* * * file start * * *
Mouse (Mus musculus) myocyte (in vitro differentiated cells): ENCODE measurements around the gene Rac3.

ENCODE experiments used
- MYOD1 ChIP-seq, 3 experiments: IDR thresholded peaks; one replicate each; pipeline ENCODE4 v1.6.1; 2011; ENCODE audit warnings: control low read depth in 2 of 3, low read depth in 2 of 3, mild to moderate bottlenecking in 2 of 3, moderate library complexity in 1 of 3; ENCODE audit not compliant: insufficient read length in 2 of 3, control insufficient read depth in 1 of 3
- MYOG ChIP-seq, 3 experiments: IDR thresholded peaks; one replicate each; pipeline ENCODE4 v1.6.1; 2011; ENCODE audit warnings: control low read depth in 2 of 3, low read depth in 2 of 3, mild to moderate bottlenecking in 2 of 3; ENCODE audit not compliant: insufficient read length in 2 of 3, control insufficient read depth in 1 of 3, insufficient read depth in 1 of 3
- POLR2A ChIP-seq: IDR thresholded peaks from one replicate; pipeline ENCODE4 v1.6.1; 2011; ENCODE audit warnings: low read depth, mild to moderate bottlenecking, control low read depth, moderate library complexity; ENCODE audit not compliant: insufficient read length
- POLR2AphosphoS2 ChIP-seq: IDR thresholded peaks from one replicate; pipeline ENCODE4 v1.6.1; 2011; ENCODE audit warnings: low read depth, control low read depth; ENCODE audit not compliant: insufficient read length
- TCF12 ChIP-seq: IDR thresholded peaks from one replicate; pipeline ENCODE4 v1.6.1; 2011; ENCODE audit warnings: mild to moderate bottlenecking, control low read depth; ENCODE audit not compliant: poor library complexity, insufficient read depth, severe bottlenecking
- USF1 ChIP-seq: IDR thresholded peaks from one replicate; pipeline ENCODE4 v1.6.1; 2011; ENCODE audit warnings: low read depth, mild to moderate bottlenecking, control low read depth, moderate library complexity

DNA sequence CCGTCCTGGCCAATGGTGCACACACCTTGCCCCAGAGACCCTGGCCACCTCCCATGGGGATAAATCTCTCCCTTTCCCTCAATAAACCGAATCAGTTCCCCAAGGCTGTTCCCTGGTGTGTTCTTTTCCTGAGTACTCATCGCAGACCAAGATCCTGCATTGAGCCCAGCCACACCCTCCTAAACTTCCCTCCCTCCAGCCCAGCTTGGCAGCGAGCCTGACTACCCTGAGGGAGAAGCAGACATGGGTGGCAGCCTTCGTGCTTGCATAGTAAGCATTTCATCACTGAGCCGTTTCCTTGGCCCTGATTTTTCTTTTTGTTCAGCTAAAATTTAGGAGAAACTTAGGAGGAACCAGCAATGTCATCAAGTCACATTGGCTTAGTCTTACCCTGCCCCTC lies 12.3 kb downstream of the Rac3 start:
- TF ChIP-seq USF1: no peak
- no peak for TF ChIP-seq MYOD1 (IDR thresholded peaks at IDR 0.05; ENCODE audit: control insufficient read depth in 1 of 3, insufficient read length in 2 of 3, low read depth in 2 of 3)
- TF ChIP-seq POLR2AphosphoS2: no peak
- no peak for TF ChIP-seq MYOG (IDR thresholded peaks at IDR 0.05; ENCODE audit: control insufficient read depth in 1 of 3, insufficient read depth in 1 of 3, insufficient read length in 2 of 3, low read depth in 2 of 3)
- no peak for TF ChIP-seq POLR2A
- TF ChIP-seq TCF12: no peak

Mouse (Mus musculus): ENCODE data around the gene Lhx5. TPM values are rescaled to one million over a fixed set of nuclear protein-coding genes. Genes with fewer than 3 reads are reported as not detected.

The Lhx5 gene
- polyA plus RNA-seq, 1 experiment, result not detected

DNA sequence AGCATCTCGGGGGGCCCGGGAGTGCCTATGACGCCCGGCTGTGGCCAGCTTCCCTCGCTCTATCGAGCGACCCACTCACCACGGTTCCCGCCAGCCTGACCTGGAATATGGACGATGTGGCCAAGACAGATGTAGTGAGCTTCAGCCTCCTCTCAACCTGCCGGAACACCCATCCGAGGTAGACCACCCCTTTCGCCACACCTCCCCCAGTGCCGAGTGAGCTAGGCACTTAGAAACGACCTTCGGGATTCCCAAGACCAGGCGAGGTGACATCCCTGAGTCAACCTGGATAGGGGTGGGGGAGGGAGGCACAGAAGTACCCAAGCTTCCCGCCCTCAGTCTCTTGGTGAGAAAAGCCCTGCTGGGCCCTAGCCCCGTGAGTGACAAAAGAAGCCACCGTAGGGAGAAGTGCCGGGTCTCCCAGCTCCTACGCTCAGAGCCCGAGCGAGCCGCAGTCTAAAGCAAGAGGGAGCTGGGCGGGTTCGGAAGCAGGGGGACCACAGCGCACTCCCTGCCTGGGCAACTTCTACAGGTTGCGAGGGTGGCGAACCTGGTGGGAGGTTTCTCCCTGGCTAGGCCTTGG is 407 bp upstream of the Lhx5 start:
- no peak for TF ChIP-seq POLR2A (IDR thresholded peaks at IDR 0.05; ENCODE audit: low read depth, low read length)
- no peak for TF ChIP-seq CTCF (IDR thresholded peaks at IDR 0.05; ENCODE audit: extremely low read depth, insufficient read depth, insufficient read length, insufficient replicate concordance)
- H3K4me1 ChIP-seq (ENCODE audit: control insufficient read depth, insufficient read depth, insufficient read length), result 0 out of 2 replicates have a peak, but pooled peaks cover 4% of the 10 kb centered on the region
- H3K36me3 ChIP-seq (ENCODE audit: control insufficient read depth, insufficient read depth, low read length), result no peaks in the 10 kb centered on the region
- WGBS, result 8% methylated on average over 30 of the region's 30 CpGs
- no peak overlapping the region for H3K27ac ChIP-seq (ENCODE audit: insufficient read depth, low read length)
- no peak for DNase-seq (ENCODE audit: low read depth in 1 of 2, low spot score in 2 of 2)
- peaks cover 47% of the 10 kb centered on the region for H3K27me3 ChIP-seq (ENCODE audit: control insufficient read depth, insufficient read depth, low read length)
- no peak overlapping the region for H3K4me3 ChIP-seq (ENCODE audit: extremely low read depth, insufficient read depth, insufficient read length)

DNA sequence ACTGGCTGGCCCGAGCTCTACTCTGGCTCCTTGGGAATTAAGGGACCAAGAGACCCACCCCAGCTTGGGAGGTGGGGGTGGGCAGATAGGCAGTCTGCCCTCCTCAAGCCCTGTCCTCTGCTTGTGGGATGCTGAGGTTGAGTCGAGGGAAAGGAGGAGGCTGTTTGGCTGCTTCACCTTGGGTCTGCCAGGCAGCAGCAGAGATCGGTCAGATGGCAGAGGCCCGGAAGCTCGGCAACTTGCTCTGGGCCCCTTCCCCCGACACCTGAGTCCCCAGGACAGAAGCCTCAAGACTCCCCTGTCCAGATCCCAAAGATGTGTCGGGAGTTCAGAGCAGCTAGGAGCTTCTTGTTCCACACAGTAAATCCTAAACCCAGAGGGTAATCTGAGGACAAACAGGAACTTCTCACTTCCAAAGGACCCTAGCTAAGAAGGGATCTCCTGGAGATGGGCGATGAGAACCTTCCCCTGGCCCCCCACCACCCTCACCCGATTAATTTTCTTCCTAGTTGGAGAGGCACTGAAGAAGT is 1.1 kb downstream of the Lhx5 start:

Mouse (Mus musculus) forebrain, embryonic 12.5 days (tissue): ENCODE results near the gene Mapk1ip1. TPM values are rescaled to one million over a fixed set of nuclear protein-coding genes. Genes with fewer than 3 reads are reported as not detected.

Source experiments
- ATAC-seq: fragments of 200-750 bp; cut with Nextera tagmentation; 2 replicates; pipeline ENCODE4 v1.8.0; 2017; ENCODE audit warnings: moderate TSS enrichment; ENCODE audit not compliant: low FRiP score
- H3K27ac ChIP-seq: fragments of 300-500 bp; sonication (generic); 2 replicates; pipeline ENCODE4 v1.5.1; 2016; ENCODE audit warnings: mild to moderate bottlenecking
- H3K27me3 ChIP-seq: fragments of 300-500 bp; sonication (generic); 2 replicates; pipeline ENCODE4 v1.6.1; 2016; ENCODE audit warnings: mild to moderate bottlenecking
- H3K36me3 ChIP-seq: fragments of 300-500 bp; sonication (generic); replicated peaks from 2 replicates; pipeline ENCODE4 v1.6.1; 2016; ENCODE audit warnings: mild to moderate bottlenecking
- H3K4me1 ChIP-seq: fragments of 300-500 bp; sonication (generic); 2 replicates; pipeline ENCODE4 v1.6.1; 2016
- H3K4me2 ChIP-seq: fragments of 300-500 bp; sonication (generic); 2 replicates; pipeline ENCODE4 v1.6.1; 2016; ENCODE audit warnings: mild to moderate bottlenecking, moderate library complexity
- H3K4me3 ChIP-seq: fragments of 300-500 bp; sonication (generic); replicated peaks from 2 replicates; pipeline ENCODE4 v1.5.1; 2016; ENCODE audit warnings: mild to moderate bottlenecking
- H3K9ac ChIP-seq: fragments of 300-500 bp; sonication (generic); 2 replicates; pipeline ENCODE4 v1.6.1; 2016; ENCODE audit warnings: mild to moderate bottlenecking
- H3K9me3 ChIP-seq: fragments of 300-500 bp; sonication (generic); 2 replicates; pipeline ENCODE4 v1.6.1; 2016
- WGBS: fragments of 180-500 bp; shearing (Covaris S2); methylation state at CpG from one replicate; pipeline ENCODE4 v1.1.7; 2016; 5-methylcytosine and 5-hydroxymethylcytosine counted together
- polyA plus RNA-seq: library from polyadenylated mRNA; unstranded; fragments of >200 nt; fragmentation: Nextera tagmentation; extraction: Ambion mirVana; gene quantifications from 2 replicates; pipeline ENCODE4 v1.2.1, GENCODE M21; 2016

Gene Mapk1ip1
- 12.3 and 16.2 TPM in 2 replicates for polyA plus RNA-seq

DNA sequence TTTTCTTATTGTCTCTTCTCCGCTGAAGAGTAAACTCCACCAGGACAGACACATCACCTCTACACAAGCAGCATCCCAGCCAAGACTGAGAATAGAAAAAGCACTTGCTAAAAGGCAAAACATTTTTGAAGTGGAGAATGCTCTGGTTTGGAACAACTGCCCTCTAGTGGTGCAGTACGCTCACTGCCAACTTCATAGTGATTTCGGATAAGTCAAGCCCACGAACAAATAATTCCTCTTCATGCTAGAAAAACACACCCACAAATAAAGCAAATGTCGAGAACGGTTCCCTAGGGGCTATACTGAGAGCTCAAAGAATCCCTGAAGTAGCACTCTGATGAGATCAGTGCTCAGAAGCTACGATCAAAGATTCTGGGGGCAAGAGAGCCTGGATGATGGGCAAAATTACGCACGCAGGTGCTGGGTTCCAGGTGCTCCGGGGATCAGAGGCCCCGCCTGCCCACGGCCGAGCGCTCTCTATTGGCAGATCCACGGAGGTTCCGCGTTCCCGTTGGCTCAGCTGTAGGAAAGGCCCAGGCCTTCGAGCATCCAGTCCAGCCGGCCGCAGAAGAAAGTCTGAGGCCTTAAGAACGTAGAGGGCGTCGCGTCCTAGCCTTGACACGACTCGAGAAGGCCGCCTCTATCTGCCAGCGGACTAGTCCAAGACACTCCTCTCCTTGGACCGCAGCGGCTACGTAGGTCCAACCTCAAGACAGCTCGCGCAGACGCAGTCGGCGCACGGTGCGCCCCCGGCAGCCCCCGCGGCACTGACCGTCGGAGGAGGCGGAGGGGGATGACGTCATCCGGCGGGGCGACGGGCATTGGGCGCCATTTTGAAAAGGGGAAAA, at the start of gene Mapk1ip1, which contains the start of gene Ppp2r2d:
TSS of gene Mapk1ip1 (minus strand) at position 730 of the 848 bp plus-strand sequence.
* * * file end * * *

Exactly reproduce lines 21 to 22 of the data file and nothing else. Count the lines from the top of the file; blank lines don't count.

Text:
- no peak for TF ChIP-seq CTCF (IDR thresholded peaks at IDR 0.05; ENCODE audit: extremely low read depth, insufficient read depth, insufficient read length, insufficient replicate concordance)
- H3K4me1 ChIP-seq (ENCODE audit: control insufficient read depth, insufficient read depth, insufficient read length), result 0 out of 2 replicates have a peak, but pooled peaks cover 4% of the 10 kb centered on the region